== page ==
Corn rows or cane rows as they are sometimes called, are the same as Dutch braids in technique (you add the new hair from underneath so that the bumps appear on top) and the difference is that people do one dutch braid or maybe two, but multiple cornrows, at least four or five but more usually many, many more that that. Also corn rows are usually done in African hair types--unless you go to the west indies for a vacation where part of the tourist experience has become having your hair of whatever type put into cornrows while you sit on the beach. They are called corn rows I believe because they are so many that they look like multiple rows of corn growing in a field (if you use your imagination). Or cane rows in places like the Caribbean where they don't grow corn (maize) but grow sugar cane.

Braids tend to stay better in curlier hair types and super well in very tightly curly hair, which is clingy. You don't have to put those little rubber bands on the ends or anything to make them stay and you can do them even in just washed hair--while with straighter hair types it can be a problem to do them at all, and if you do them, to get them to stay. Lots of little braids or cornrows are very well suited to certain kind of AFrican descent hair, also, because they can be protective. My mother, for instance, should barely touch her hair at all--it's very fine as well as very curly and touching means breaking it off. Wearing cornrows allows her to do her hair once every two weeks or so--and not touch it in between at all. thus her hair is not being touched--and stays on her head and grows.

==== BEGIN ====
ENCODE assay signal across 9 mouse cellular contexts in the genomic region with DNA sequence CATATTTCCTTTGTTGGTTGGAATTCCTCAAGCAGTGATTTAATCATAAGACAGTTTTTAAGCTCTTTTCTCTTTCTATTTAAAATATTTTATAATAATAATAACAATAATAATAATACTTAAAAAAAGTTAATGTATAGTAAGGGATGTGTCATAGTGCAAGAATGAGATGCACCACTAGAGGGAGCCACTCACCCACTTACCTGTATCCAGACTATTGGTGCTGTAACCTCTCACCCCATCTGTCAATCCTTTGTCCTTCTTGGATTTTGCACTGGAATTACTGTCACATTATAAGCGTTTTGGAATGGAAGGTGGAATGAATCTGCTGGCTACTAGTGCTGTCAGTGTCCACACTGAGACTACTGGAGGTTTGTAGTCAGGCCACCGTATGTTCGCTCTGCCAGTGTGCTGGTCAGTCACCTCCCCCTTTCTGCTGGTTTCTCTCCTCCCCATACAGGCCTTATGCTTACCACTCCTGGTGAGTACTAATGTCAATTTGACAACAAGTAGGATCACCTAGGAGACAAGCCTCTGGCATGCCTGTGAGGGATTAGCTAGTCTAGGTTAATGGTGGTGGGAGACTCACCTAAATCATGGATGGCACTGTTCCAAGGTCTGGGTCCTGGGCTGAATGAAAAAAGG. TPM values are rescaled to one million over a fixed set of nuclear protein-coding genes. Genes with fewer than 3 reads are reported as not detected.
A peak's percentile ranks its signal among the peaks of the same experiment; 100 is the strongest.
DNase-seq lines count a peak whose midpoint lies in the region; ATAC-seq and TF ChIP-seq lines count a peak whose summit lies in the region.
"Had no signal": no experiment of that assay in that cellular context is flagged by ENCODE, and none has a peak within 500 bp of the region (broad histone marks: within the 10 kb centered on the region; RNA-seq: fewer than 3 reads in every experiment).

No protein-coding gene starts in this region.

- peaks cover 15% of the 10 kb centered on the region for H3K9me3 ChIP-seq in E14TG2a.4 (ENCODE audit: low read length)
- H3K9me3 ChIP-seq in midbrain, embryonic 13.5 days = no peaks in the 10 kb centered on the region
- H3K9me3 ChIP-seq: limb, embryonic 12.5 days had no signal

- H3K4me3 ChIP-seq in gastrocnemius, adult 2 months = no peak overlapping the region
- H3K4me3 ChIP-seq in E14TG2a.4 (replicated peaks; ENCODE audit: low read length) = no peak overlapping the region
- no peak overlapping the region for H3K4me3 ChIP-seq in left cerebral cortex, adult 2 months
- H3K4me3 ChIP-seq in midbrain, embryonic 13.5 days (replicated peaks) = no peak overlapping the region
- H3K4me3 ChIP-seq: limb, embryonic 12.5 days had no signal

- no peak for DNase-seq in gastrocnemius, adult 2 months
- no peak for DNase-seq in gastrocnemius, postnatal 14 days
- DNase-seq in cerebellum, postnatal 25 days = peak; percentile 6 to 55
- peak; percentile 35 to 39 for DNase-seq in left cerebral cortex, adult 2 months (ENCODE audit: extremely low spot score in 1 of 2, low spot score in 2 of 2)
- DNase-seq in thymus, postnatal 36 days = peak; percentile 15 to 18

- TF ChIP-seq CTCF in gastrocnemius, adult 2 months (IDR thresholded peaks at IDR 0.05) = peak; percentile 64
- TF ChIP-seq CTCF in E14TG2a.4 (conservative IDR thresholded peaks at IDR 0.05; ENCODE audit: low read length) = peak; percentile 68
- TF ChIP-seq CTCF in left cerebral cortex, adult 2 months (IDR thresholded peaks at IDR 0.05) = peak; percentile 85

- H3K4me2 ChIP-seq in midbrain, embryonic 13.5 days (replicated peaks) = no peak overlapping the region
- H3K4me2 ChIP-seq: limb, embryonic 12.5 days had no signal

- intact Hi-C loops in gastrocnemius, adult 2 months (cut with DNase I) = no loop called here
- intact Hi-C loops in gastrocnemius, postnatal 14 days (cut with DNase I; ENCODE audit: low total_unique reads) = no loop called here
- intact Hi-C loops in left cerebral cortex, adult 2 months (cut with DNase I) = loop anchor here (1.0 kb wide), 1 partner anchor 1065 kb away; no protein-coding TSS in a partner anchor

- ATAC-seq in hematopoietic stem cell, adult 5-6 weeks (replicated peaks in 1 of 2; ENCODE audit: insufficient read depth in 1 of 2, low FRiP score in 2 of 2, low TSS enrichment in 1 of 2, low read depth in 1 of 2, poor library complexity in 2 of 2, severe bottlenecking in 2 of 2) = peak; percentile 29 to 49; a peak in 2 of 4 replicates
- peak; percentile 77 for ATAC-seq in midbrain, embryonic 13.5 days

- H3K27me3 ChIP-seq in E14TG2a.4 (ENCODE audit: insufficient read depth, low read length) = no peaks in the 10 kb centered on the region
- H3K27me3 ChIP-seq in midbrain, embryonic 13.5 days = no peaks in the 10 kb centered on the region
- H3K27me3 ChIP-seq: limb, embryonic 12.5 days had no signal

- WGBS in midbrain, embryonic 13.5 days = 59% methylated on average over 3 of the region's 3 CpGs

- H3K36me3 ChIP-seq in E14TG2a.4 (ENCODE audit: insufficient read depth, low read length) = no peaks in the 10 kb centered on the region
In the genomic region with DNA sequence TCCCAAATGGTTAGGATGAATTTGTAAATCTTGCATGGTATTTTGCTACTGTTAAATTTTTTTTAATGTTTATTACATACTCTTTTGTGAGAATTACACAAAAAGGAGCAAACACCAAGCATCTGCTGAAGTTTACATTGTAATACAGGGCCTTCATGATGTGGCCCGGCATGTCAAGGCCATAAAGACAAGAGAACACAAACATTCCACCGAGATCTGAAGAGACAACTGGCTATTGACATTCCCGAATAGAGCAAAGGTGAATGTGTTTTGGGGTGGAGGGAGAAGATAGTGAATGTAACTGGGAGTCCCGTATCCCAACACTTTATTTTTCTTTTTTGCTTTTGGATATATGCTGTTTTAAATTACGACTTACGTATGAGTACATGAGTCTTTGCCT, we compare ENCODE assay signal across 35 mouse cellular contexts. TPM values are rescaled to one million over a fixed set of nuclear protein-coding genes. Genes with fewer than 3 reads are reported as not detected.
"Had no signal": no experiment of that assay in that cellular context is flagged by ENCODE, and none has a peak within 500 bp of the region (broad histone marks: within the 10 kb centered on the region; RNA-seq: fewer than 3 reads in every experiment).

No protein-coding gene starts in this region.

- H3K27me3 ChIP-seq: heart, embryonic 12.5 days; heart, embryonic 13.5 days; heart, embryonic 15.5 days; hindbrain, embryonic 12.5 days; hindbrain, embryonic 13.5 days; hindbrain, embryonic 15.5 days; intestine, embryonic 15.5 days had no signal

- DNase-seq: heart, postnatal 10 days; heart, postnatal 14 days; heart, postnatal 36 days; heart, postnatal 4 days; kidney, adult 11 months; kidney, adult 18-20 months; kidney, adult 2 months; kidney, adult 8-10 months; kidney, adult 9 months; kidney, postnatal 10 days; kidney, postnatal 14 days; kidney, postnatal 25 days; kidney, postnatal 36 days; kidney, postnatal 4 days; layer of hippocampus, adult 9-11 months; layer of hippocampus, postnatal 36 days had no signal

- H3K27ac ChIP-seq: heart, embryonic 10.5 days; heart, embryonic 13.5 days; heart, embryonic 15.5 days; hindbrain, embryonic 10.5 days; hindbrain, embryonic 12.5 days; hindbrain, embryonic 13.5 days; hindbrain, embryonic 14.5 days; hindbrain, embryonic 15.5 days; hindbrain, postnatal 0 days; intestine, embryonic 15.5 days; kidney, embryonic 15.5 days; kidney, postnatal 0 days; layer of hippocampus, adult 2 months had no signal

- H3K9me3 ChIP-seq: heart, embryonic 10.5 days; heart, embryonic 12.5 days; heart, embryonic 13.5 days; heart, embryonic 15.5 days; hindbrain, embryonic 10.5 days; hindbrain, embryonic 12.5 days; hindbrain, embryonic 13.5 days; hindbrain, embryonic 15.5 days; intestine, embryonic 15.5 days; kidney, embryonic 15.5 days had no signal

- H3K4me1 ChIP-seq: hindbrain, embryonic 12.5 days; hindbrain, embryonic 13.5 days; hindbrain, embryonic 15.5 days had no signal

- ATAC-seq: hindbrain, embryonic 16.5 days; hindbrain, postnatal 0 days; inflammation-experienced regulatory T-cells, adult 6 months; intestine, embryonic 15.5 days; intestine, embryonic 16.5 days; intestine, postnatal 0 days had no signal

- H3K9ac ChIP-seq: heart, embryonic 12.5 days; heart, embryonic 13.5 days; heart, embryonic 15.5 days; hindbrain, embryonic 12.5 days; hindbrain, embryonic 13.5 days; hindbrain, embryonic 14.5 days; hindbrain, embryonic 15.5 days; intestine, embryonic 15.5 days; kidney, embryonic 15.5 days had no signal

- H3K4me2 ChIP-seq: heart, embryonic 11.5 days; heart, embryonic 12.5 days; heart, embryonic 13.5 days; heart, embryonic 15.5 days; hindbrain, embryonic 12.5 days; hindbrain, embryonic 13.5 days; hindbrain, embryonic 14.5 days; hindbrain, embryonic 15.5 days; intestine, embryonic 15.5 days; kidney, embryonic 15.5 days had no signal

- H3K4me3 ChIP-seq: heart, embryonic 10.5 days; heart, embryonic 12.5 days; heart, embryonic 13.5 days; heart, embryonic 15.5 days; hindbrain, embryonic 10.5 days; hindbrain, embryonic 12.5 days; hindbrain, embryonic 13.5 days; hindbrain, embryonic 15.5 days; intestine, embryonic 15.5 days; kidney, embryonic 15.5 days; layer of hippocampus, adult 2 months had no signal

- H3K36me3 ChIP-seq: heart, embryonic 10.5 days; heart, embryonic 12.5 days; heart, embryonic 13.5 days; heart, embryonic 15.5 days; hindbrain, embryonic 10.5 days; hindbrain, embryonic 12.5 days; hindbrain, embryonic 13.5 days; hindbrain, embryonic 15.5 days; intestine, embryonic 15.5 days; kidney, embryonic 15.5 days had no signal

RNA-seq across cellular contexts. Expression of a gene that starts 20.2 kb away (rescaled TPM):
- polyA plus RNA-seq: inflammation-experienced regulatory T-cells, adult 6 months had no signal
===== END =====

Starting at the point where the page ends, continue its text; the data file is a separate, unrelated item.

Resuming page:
so the size would the main difference. FRench or Dutch braids, big and few; corn or cane rows mutliple and small.

some of this is not just hair type, but hair length. A woman with longer hair would tend to wear one French or Dutch braid, or at most two, also because it is a pain to French or Dutch braid longer hair of any hair type. At a certain length, it differs by person probably, you start to get back braiding--you know, where as you braid your hair, the bottom starts braiding itself without your volition and tangling up. so you wouldn't want to do very very many braids and have this problem repeated over and over. Also, its pretty impossible to do just one or two braids on hair that is shorter. Many women of African descent have extremely broken off hair due to poor hair care habits and also due to the use of chemical products and heat on very fragile hair, sometimes from an extremely young age. And nowadays, hair weaves. If your hair is only 2 or 3 inches long, you can't do one large braid, it's impossible. but you can do a lot of tiny ones, and it easier is to do corn rows than little single english braids in that case. You can do very artistic, beautiful things if you have skill and patience

http://naturallymemedia.com/natural-hair-styles-cornrows/